Monday, April 24, 2006

A long silence, punctuated by a piece of good news

So where was I?

Oh yeah, writing for a living, being sick with an upper respiratory infection (chest cold to all you science buffs), and generally being swamped by life. Since I make it a policy not to break movie reviews here of Jewish-themed films, hoping instead that you might be interested enough to check out Jewish Week, where they pay me for mouthing off, I haven't written about much of what I've seen lately. I will say that with Tribeca upon us, there are a few Jewish movies that I can recommend heartily so far -- Oren Rudavsky's The Treatment is a nicely judged romantic comedy drama with some lovely supporting performances; much to my surprise, Scott Marshall's Keeping Up with The Steins, which opens theatrically next month, is a deeply felt and frequencly charming satire about Hollywood Jewish materialism, and features a deft turn by Garry Marshall, the director's dad. (Better he should stay out in front of the camera, nu?)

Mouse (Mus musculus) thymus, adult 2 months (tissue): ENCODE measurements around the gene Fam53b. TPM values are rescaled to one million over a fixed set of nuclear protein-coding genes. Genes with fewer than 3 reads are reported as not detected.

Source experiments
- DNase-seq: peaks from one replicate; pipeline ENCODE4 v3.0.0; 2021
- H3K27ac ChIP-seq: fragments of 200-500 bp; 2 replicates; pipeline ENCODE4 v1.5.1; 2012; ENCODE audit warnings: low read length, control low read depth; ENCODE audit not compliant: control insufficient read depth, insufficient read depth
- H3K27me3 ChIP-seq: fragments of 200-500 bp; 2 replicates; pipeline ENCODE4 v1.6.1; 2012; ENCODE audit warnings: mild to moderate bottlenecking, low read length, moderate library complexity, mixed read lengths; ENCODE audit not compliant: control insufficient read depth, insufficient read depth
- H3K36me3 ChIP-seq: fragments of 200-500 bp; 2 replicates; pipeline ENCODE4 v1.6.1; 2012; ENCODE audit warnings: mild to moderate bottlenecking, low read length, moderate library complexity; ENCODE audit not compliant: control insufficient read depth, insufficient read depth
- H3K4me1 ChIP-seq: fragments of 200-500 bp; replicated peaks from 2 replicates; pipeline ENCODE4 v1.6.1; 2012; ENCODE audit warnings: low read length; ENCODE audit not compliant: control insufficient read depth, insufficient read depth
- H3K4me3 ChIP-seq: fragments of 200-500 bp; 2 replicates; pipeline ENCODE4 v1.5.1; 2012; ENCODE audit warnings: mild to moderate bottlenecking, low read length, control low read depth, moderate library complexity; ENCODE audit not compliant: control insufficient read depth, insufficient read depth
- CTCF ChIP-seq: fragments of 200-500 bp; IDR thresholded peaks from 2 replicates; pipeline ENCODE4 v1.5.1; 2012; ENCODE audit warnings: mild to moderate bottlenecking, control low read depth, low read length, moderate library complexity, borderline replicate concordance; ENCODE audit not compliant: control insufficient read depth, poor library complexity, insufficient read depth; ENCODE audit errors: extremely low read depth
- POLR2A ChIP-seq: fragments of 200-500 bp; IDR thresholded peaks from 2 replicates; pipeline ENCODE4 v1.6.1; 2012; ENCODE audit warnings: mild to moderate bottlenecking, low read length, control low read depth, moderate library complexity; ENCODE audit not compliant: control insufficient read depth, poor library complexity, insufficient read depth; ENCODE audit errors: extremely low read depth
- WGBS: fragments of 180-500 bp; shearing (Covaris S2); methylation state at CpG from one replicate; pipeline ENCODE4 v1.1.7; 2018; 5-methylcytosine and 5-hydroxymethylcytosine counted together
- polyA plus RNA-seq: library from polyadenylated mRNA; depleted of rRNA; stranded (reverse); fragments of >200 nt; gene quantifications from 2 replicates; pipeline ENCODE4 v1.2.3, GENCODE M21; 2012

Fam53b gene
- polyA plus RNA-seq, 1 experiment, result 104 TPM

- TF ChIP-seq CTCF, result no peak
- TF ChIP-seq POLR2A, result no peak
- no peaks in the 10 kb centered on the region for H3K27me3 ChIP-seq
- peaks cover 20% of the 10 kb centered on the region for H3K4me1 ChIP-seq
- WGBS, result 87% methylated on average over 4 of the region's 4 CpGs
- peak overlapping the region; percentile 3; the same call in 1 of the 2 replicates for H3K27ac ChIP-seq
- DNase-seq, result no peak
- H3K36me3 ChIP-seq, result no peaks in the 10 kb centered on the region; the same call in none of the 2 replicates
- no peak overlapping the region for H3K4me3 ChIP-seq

But the nicest piece of news to cross my virtual desk came this afternoon when I got an e-mail press release informing me that Laurent Cantet's Heading South is opening in New York in July. My review of the film, which I like a great deal, is farther down this page. Go to March 4 and check it out. And when the film opens this summer, go see it. It opens July 7 at the Lincoln Plaza and the Angelika and on July 14 in LA at the Royal.

Meanwhile, my health permitting, I expect to be seeing the (newish -- it's really a year or two old) Chris Marker and the new Claude Chabrol in the next couple of days. And you'll be among the first to know when that happens.

Monday, April 10, 2006

Back in the Saddle Again . . .

Brussels and Amsterdam are certainly pleasant places to spend a week, even a rainy week. Heavy-duty film towns, too. The b.w. and I spent a very pleasant hour in the Brussels film museum, which has a delightful interactive exhibit about early cinema and pre-cinema devices.

Didn't get to any movies, but with Tribeca and the spring releases bearing down on us, I expect the next month will make up for lost time.

Tribeca 3: Pride in the City

Tribeca has always been a film festival that focused on diversity and inclusion, from its beginning in 2002.  This year has been no exceptio...